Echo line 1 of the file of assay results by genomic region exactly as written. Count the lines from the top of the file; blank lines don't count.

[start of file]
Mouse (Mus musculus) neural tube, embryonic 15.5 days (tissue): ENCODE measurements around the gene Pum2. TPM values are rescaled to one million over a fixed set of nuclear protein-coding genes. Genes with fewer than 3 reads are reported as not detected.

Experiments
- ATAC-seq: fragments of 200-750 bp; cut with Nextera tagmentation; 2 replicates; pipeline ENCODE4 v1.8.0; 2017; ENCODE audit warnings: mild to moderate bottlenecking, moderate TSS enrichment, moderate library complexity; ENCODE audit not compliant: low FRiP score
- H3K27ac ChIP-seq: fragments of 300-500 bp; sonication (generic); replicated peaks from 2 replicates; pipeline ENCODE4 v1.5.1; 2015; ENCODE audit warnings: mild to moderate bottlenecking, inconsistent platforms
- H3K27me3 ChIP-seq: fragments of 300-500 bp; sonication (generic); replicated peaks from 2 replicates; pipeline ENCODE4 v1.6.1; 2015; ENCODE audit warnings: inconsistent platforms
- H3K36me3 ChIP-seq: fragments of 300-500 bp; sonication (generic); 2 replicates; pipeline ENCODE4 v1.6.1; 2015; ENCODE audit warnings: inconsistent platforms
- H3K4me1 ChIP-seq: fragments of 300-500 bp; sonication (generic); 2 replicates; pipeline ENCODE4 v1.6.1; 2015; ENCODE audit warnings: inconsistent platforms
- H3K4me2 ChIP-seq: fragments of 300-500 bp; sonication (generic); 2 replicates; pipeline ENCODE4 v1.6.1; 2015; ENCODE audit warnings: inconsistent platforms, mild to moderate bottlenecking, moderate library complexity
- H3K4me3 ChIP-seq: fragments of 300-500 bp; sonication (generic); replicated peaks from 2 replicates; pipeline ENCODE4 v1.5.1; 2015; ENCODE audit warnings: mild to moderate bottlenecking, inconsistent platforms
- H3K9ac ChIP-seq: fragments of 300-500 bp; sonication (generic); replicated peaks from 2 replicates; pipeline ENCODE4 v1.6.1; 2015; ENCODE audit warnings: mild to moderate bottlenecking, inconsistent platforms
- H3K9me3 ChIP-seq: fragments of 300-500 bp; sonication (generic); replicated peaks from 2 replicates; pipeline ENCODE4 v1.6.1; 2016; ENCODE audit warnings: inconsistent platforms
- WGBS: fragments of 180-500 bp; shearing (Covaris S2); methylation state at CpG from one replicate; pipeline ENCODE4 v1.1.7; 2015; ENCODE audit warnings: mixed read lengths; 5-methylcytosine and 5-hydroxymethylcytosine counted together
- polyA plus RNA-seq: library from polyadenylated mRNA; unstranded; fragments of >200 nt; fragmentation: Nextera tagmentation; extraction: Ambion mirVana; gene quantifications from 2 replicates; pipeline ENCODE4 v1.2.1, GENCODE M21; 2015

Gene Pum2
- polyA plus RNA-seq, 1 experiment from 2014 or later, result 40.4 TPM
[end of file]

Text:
Mouse (Mus musculus) neural tube, embryonic 15.5 days (tissue): ENCODE measurements around the gene Pum2. TPM values are rescaled to one million over a fixed set of nuclear protein-coding genes. Genes with fewer than 3 reads are reported as not detected.